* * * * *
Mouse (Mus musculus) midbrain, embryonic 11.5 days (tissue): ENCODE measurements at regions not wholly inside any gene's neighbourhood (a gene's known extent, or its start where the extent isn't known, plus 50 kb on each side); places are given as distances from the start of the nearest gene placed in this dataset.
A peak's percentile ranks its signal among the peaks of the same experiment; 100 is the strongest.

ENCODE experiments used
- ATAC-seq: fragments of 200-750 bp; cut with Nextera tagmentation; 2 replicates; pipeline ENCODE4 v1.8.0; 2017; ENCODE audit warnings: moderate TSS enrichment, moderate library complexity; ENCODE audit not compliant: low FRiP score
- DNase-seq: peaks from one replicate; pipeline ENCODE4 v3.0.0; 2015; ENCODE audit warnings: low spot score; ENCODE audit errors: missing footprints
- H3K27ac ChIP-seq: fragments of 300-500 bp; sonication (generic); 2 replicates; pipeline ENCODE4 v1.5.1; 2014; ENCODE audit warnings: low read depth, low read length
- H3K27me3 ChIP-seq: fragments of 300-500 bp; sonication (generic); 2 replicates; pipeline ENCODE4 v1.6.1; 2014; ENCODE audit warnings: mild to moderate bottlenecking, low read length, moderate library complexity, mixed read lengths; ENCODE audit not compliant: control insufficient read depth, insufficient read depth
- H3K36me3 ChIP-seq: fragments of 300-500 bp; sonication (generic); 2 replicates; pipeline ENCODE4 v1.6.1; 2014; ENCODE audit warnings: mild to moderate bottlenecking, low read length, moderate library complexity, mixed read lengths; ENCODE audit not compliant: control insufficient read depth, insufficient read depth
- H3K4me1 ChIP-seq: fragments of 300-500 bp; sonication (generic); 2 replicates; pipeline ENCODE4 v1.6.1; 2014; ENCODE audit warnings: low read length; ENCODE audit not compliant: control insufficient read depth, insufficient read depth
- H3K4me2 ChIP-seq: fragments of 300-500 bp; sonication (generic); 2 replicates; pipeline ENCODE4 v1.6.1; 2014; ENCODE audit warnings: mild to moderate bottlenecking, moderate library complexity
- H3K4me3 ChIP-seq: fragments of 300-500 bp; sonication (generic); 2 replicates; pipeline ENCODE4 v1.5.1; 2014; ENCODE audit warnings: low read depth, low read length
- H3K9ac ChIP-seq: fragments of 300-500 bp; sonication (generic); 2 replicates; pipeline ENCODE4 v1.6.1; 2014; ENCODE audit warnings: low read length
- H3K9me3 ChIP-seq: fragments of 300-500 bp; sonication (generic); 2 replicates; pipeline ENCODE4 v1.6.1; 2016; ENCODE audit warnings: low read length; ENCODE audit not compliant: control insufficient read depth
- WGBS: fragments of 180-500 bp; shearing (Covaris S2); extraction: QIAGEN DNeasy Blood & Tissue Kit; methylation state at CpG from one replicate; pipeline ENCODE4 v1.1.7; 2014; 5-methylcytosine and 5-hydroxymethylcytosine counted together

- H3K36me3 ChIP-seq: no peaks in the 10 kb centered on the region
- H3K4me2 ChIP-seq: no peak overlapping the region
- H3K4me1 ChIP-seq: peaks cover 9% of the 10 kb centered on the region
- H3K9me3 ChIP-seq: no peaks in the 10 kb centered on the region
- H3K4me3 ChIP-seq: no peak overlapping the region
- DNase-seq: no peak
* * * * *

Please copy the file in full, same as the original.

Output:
Mouse (Mus musculus) midbrain, embryonic 11.5 days (tissue): ENCODE measurements at regions not wholly inside any gene's neighbourhood (a gene's known extent, or its start where the extent isn't known, plus 50 kb on each side); places are given as distances from the start of the nearest gene placed in this dataset.
A peak's percentile ranks its signal among the peaks of the same experiment; 100 is the strongest.

ENCODE experiments used
- ATAC-seq: fragments of 200-750 bp; cut with Nextera tagmentation; 2 replicates; pipeline ENCODE4 v1.8.0; 2017; ENCODE audit warnings: moderate TSS enrichment, moderate library complexity; ENCODE audit not compliant: low FRiP score
- DNase-seq: peaks from one replicate; pipeline ENCODE4 v3.0.0; 2015; ENCODE audit warnings: low spot score; ENCODE audit errors: missing footprints
- H3K27ac ChIP-seq: fragments of 300-500 bp; sonication (generic); 2 replicates; pipeline ENCODE4 v1.5.1; 2014; ENCODE audit warnings: low read depth, low read length
- H3K27me3 ChIP-seq: fragments of 300-500 bp; sonication (generic); 2 replicates; pipeline ENCODE4 v1.6.1; 2014; ENCODE audit warnings: mild to moderate bottlenecking, low read length, moderate library complexity, mixed read lengths; ENCODE audit not compliant: control insufficient read depth, insufficient read depth
- H3K36me3 ChIP-seq: fragments of 300-500 bp; sonication (generic); 2 replicates; pipeline ENCODE4 v1.6.1; 2014; ENCODE audit warnings: mild to moderate bottlenecking, low read length, moderate library complexity, mixed read lengths; ENCODE audit not compliant: control insufficient read depth, insufficient read depth
- H3K4me1 ChIP-seq: fragments of 300-500 bp; sonication (generic); 2 replicates; pipeline ENCODE4 v1.6.1; 2014; ENCODE audit warnings: low read length; ENCODE audit not compliant: control insufficient read depth, insufficient read depth
- H3K4me2 ChIP-seq: fragments of 300-500 bp; sonication (generic); 2 replicates; pipeline ENCODE4 v1.6.1; 2014; ENCODE audit warnings: mild to moderate bottlenecking, moderate library complexity
- H3K4me3 ChIP-seq: fragments of 300-500 bp; sonication (generic); 2 replicates; pipeline ENCODE4 v1.5.1; 2014; ENCODE audit warnings: low read depth, low read length
- H3K9ac ChIP-seq: fragments of 300-500 bp; sonication (generic); 2 replicates; pipeline ENCODE4 v1.6.1; 2014; ENCODE audit warnings: low read length
- H3K9me3 ChIP-seq: fragments of 300-500 bp; sonication (generic); 2 replicates; pipeline ENCODE4 v1.6.1; 2016; ENCODE audit warnings: low read length; ENCODE audit not compliant: control insufficient read depth
- WGBS: fragments of 180-500 bp; shearing (Covaris S2); extraction: QIAGEN DNeasy Blood & Tissue Kit; methylation state at CpG from one replicate; pipeline ENCODE4 v1.1.7; 2014; 5-methylcytosine and 5-hydroxymethylcytosine counted together

- H3K36me3 ChIP-seq: no peaks in the 10 kb centered on the region
- H3K4me2 ChIP-seq: no peak overlapping the region
- H3K4me1 ChIP-seq: peaks cover 9% of the 10 kb centered on the region
- H3K9me3 ChIP-seq: no peaks in the 10 kb centered on the region
- H3K4me3 ChIP-seq: no peak overlapping the region
- DNase-seq: no peak